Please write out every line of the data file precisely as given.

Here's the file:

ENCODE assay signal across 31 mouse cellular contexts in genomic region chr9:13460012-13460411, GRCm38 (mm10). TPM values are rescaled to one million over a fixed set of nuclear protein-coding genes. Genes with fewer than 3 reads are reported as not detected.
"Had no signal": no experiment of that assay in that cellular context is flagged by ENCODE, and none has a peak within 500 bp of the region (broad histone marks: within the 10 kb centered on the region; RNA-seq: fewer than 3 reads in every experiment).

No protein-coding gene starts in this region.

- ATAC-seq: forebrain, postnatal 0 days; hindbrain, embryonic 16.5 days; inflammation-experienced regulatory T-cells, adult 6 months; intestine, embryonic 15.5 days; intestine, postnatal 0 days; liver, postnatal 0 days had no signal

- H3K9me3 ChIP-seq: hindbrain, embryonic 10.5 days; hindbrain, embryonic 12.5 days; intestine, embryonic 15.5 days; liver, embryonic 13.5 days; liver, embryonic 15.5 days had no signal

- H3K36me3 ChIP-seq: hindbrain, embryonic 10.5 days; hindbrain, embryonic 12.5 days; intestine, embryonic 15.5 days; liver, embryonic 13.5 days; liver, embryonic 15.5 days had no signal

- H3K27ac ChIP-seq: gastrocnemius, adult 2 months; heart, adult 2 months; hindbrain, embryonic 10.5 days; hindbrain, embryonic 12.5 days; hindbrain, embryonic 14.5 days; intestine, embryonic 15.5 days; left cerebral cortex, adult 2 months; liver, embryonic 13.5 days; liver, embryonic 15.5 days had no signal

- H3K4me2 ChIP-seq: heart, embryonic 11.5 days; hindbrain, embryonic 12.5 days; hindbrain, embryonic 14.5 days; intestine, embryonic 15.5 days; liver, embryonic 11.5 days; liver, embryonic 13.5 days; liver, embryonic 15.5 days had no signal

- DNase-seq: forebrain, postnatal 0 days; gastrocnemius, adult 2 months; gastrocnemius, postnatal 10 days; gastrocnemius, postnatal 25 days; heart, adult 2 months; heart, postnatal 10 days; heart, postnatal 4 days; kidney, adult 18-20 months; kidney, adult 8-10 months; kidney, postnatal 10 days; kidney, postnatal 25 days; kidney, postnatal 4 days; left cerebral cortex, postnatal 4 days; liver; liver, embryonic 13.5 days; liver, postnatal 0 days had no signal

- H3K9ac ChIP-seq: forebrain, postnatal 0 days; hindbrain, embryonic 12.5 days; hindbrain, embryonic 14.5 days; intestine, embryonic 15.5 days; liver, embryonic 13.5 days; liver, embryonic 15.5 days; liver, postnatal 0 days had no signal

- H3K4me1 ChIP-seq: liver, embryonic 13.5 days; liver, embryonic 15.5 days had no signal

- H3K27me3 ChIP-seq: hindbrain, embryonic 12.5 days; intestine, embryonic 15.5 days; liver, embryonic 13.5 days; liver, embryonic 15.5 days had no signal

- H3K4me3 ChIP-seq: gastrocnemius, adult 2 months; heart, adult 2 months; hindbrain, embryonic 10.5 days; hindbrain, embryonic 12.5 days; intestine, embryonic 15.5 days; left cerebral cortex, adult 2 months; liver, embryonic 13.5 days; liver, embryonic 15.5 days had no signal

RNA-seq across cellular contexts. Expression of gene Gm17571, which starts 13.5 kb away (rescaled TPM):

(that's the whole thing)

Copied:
ENCODE assay signal across 31 mouse cellular contexts in genomic region chr9:13460012-13460411, GRCm38 (mm10). TPM values are rescaled to one million over a fixed set of nuclear protein-coding genes. Genes with fewer than 3 reads are reported as not detected.
"Had no signal": no experiment of that assay in that cellular context is flagged by ENCODE, and none has a peak within 500 bp of the region (broad histone marks: within the 10 kb centered on the region; RNA-seq: fewer than 3 reads in every experiment).

No protein-coding gene starts in this region.

- ATAC-seq: forebrain, postnatal 0 days; hindbrain, embryonic 16.5 days; inflammation-experienced regulatory T-cells, adult 6 months; intestine, embryonic 15.5 days; intestine, postnatal 0 days; liver, postnatal 0 days had no signal

- H3K9me3 ChIP-seq: hindbrain, embryonic 10.5 days; hindbrain, embryonic 12.5 days; intestine, embryonic 15.5 days; liver, embryonic 13.5 days; liver, embryonic 15.5 days had no signal

- H3K36me3 ChIP-seq: hindbrain, embryonic 10.5 days; hindbrain, embryonic 12.5 days; intestine, embryonic 15.5 days; liver, embryonic 13.5 days; liver, embryonic 15.5 days had no signal

- H3K27ac ChIP-seq: gastrocnemius, adult 2 months; heart, adult 2 months; hindbrain, embryonic 10.5 days; hindbrain, embryonic 12.5 days; hindbrain, embryonic 14.5 days; intestine, embryonic 15.5 days; left cerebral cortex, adult 2 months; liver, embryonic 13.5 days; liver, embryonic 15.5 days had no signal

- H3K4me2 ChIP-seq: heart, embryonic 11.5 days; hindbrain, embryonic 12.5 days; hindbrain, embryonic 14.5 days; intestine, embryonic 15.5 days; liver, embryonic 11.5 days; liver, embryonic 13.5 days; liver, embryonic 15.5 days had no signal

- DNase-seq: forebrain, postnatal 0 days; gastrocnemius, adult 2 months; gastrocnemius, postnatal 10 days; gastrocnemius, postnatal 25 days; heart, adult 2 months; heart, postnatal 10 days; heart, postnatal 4 days; kidney, adult 18-20 months; kidney, adult 8-10 months; kidney, postnatal 10 days; kidney, postnatal 25 days; kidney, postnatal 4 days; left cerebral cortex, postnatal 4 days; liver; liver, embryonic 13.5 days; liver, postnatal 0 days had no signal

- H3K9ac ChIP-seq: forebrain, postnatal 0 days; hindbrain, embryonic 12.5 days; hindbrain, embryonic 14.5 days; intestine, embryonic 15.5 days; liver, embryonic 13.5 days; liver, embryonic 15.5 days; liver, postnatal 0 days had no signal

- H3K4me1 ChIP-seq: liver, embryonic 13.5 days; liver, embryonic 15.5 days had no signal

- H3K27me3 ChIP-seq: hindbrain, embryonic 12.5 days; intestine, embryonic 15.5 days; liver, embryonic 13.5 days; liver, embryonic 15.5 days had no signal

- H3K4me3 ChIP-seq: gastrocnemius, adult 2 months; heart, adult 2 months; hindbrain, embryonic 10.5 days; hindbrain, embryonic 12.5 days; intestine, embryonic 15.5 days; left cerebral cortex, adult 2 months; liver, embryonic 13.5 days; liver, embryonic 15.5 days had no signal

RNA-seq across cellular contexts. Expression of gene Gm17571, which starts 13.5 kb away (rescaled TPM):